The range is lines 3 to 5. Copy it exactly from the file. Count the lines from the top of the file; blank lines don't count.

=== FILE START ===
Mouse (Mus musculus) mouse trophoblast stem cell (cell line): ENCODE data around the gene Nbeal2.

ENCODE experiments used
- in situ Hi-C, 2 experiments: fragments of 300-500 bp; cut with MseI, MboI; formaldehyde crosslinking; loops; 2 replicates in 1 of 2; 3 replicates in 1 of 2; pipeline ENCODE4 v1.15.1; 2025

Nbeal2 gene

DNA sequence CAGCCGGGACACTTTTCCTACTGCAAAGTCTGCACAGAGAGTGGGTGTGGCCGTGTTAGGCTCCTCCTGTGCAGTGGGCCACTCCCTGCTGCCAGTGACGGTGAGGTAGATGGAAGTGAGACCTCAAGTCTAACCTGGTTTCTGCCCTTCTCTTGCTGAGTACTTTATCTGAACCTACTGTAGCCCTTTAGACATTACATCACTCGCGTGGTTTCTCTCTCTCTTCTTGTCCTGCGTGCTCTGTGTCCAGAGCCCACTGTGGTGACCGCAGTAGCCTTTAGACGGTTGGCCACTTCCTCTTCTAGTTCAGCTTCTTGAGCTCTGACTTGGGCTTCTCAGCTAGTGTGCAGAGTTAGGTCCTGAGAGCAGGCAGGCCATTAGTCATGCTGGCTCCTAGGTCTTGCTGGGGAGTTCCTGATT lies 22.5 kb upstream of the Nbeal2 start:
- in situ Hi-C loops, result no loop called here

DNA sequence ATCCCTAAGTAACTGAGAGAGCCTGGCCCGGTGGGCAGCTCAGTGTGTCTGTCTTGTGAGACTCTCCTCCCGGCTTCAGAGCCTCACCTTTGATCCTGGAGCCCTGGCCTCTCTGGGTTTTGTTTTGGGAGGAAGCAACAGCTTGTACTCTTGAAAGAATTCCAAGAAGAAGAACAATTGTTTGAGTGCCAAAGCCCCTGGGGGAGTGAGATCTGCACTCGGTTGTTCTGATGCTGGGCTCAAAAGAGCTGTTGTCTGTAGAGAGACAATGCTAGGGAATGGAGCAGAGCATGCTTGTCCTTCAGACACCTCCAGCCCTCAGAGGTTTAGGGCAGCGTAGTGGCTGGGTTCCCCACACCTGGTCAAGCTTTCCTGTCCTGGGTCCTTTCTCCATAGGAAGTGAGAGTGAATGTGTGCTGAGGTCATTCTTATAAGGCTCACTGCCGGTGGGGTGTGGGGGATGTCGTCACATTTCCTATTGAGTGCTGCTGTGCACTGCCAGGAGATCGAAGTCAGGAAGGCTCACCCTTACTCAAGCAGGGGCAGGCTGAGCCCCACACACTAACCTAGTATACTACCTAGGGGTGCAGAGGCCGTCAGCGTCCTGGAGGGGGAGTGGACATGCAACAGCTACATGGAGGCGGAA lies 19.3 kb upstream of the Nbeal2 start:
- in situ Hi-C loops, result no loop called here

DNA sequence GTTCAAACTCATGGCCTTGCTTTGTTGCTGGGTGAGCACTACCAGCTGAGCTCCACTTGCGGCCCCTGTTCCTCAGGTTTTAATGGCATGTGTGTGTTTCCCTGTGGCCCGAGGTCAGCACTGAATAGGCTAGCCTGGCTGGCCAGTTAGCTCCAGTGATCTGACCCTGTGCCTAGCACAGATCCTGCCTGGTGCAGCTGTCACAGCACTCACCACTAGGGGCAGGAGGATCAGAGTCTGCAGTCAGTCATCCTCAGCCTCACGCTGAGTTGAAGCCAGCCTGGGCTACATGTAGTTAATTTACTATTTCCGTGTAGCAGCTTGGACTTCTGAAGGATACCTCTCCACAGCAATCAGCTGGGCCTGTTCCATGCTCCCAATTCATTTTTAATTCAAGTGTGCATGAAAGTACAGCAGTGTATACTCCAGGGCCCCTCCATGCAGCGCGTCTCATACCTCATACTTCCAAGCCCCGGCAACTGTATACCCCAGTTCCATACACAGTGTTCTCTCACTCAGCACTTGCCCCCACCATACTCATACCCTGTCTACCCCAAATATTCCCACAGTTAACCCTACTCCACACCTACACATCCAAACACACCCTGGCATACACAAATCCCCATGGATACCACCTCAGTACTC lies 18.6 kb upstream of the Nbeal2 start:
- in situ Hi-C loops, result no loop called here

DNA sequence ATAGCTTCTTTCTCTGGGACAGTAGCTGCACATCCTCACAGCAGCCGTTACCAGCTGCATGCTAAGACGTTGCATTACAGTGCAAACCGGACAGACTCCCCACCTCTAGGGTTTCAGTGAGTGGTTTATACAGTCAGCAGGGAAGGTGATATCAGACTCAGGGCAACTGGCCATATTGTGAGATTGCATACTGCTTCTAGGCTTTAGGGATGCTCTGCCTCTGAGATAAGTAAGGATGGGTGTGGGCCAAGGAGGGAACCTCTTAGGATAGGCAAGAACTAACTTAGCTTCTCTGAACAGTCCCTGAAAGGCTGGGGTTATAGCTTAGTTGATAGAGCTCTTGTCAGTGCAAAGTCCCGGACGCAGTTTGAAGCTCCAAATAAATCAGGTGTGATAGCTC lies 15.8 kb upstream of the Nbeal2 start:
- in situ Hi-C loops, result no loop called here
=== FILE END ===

- in situ Hi-C, 2 experiments: fragments of 300-500 bp; cut with MseI, MboI; formaldehyde crosslinking; loops; 2 replicates in 1 of 2; 3 replicates in 1 of 2; pipeline ENCODE4 v1.15.1; 2025

Nbeal2 gene

DNA sequence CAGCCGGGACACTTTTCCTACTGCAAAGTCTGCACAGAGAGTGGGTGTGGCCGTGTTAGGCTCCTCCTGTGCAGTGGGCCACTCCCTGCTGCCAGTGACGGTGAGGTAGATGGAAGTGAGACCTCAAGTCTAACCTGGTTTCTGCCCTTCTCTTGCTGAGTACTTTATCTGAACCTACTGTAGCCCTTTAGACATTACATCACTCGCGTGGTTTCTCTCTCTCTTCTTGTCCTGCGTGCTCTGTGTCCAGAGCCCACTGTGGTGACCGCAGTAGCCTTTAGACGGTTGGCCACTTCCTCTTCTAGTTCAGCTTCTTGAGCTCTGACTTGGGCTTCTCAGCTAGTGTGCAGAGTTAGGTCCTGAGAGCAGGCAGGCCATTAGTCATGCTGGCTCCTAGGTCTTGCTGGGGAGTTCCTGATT lies 22.5 kb upstream of the Nbeal2 start: